U.S. Department of Labor Issues Final Rule on Independent Contractor ClassificationJanuary 8, 2021 – Alerts
The U.S. Department of Labor (DOL) has issued a final rule revising its interpretation of a worker’s status as an independent contractor or employee under the Fair Labor Standards Act (FLSA). The final rule creates a five-factor test, with two “core factors” that create a “substantial likelihood” of determining a worker’s status if they both point in the same direction.
Under the final rule, the “ultimate inquiry” to determine whether a worker is an independent contractor or an employee is economic independence. If a person is in business for themselves “as a matter of economic reality,” that person is an independent contractor. If a worker is deemed an independent contractor under this test, FLSA provisions that impose obligations on employers concerning their employees, such as the minimum wage, overtime and record-keeping provisions, would not apply.
The final rule establishes a five-factor test, with two “core factors” that are the most important to the inquiry. If the two core factors are in alignment, the final rule provides that it would be “highly unlikely” that the other three factors, independently or combined, would outweigh the probative value of the two core factors.
These two core factors are (1) the nature and degree of control over work; and (2) the individual’s opportunity for profit or loss.
- Nature and degree of control over work. This core factor points towards a finding of independent contractor status if the worker, instead of the potential employer, controls key aspects of the performance of the work, including setting their own schedule, selecting projects and having the ability to work for others, including competitors of the potential employer. This factor will weigh towards finding a person to be an employee if the potential employer controls the person’s work, including setting the worker’s schedule or workload or requiring the person to work exclusively for the potential employer. The final rule provides that requiring an individual to comply with legal obligations, satisfy health and safety standards, carry insurance or meet deadlines are not factors that would make someone more or less likely to be considered an independent contractor.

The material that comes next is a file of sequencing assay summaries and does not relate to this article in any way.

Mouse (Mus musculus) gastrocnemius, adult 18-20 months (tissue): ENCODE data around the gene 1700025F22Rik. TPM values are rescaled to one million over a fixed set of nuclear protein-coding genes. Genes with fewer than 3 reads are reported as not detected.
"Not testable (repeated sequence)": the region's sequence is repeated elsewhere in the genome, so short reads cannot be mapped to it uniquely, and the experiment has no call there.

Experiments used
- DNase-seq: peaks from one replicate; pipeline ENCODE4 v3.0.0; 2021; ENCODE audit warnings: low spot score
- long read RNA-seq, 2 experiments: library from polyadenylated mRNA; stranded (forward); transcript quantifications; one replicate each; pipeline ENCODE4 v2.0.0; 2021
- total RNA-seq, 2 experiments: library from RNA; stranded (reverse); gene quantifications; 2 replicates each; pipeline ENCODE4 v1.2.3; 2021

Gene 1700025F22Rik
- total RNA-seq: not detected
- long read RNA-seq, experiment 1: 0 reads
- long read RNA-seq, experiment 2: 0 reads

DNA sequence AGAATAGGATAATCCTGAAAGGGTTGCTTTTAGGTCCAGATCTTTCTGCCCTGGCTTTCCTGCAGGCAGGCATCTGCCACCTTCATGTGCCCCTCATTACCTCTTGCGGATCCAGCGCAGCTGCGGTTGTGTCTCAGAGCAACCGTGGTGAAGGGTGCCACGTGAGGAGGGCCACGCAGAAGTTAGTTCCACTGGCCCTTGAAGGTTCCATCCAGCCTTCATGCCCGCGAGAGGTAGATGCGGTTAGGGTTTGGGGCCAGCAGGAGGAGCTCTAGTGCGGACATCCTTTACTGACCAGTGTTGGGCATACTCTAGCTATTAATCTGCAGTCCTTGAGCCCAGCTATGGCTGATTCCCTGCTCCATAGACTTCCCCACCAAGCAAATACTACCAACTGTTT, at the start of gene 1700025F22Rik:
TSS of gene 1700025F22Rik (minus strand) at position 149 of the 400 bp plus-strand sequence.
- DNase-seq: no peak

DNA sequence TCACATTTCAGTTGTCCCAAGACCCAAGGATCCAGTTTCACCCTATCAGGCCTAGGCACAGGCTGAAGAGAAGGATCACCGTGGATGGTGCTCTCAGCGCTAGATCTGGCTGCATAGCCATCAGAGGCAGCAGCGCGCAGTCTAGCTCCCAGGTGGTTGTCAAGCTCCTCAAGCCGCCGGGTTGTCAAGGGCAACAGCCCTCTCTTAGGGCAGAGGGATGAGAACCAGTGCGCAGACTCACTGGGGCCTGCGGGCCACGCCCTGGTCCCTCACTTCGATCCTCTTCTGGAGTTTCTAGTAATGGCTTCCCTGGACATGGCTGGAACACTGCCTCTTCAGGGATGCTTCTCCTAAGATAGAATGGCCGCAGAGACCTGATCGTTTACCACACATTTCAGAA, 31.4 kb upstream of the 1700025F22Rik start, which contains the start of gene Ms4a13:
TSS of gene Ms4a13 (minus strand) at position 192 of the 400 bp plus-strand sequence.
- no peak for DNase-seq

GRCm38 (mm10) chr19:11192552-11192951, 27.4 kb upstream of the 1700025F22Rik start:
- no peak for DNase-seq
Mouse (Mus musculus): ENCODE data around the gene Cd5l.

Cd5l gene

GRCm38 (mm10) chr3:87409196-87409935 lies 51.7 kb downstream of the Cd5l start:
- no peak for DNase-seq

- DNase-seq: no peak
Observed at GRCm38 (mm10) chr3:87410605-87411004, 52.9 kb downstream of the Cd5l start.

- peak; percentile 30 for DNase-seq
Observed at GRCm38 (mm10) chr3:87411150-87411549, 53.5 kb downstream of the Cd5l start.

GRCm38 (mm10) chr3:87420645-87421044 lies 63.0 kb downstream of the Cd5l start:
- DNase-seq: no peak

- The individual’s opportunity for profit or loss. This factor weighs towards finding a person to be an independent contractor to the extent the worker has the opportunity to earn profits or suffer losses based on their exercise of initiative or management of their investment in capital expenditures on other workers, equipment or materials to further their work. This factor weighs towards finding a person to be an employee to the extent the person is unable to affect their earnings or is only able to do so by working more hours or faster.
If both these core factors point in the same direction, then there is a “substantial likelihood” that direction is the correct finding as to the worker’s status. If these two factors are not in agreement, then three additional factors must be considered: (1) the amount of skill required for the work; (2) the degree of permanence of the working relationship between the individual and the potential employer; and (3) whether the work is part of an integrated unit of production.